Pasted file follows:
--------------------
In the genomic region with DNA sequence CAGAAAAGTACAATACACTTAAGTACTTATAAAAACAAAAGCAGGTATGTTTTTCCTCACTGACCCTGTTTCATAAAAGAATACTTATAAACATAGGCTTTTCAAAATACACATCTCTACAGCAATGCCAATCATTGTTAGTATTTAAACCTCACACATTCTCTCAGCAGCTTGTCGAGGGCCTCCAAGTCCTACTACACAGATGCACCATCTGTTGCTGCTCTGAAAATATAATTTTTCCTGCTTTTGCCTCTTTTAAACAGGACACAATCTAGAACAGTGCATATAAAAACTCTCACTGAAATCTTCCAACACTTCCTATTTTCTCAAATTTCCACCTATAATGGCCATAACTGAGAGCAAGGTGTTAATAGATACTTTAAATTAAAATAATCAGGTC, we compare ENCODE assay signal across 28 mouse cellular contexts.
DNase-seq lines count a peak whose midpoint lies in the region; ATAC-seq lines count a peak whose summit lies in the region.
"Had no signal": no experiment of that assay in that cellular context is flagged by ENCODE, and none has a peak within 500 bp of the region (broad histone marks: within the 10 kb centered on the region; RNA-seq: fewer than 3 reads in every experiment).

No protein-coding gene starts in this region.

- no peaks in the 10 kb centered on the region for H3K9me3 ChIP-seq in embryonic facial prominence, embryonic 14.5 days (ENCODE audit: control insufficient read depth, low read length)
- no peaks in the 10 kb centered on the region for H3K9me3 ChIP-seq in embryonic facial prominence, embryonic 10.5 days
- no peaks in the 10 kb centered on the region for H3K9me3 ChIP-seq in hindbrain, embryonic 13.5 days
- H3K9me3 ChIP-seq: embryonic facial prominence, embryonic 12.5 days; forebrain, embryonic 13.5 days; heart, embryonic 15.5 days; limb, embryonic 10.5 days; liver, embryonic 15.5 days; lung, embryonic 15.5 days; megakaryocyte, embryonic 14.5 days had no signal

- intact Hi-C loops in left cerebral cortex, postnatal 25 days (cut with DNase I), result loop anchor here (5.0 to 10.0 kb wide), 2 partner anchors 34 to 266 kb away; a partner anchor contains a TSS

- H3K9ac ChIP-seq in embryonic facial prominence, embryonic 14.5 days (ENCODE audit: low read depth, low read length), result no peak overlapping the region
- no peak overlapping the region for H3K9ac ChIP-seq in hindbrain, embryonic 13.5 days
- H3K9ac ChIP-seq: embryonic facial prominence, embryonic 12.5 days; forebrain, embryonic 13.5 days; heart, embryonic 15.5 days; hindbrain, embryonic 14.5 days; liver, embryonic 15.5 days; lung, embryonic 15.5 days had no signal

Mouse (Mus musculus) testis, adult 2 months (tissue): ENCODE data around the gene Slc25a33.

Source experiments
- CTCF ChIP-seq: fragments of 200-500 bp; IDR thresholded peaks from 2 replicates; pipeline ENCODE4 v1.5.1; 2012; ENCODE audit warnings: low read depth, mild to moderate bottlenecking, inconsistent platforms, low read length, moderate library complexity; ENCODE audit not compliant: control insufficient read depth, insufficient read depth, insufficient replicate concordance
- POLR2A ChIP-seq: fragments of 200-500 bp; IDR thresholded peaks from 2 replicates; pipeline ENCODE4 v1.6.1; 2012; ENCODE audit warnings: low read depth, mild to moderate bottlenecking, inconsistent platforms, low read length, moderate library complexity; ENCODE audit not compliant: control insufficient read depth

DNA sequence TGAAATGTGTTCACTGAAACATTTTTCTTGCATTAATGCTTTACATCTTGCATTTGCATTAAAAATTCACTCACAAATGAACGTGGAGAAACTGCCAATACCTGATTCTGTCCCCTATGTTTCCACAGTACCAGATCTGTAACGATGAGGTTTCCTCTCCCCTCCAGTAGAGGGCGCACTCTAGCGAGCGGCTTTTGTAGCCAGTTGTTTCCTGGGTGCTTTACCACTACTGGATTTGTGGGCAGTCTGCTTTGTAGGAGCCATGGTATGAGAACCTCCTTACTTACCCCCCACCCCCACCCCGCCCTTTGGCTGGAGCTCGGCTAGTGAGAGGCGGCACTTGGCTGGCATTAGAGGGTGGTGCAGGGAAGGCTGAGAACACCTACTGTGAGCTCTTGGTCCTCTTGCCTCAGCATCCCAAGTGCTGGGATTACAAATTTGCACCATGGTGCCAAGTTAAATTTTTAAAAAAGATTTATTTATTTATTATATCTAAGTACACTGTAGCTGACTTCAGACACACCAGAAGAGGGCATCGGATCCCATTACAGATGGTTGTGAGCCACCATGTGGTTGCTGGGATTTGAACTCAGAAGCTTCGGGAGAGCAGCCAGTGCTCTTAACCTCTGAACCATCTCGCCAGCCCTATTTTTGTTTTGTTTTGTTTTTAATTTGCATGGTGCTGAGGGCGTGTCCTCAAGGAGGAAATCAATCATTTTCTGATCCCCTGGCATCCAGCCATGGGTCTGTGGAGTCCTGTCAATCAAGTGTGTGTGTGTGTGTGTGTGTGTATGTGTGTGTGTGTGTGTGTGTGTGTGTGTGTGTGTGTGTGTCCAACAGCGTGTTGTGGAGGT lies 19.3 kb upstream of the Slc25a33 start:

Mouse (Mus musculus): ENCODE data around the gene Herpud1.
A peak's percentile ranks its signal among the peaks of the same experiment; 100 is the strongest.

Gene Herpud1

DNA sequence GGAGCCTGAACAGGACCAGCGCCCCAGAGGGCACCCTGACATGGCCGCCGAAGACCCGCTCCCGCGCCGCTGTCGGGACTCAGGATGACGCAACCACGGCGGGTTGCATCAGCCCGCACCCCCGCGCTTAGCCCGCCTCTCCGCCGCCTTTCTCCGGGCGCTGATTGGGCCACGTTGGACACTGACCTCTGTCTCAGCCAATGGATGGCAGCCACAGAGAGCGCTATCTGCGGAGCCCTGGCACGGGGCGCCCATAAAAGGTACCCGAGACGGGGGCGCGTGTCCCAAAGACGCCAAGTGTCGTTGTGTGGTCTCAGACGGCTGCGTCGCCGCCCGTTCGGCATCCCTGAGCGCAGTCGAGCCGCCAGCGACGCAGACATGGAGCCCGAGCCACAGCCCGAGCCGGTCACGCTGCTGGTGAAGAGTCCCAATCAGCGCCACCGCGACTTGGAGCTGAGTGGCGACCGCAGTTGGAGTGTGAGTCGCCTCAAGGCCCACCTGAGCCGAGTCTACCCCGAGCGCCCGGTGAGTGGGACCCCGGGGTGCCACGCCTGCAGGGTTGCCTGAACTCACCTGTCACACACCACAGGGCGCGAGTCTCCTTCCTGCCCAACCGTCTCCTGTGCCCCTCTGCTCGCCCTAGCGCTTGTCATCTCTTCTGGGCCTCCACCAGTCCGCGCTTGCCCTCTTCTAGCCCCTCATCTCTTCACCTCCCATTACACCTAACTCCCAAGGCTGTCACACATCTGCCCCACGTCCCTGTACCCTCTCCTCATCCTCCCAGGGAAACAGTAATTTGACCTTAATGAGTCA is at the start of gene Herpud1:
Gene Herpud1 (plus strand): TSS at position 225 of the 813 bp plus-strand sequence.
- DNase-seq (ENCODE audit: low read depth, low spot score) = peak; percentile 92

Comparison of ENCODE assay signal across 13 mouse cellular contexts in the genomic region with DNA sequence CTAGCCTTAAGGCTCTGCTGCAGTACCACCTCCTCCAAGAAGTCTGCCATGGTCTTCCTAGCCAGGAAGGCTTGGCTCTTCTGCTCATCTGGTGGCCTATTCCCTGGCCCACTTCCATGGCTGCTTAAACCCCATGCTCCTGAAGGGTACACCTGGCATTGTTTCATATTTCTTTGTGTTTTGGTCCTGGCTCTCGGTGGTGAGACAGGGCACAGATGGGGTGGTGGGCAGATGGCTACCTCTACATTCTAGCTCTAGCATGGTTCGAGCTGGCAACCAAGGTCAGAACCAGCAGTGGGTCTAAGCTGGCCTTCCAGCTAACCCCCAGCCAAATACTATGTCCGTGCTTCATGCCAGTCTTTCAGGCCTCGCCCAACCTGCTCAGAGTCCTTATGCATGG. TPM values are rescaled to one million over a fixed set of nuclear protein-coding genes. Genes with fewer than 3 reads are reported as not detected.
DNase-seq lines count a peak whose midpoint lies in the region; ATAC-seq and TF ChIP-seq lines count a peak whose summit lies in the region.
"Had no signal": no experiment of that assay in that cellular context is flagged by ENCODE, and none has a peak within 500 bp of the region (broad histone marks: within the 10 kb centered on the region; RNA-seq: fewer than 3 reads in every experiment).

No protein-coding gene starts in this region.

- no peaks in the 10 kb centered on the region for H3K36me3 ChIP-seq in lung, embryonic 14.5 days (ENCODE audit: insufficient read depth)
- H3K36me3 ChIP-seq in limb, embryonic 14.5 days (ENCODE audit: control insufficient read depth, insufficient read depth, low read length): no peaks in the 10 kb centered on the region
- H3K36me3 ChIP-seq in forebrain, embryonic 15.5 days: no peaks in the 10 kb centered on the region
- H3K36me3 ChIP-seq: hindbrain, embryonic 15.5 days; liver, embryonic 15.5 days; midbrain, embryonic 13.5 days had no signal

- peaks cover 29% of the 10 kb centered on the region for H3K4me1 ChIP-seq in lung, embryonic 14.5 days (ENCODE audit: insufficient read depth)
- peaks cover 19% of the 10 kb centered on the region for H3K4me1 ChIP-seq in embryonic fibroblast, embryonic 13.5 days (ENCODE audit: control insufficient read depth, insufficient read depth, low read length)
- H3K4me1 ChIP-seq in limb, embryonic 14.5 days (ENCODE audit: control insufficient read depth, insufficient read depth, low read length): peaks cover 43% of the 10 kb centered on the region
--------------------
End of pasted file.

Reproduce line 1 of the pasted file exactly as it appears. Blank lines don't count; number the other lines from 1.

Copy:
In the genomic region with DNA sequence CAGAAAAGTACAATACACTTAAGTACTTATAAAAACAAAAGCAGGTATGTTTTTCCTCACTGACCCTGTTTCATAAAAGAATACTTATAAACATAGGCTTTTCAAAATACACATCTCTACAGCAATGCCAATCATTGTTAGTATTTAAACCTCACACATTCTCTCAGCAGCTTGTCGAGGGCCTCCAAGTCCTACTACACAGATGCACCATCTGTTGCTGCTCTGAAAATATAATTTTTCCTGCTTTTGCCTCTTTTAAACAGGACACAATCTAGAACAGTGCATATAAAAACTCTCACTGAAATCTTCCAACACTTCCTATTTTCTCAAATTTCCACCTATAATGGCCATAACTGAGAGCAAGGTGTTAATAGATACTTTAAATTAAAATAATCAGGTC, we compare ENCODE assay signal across 28 mouse cellular contexts.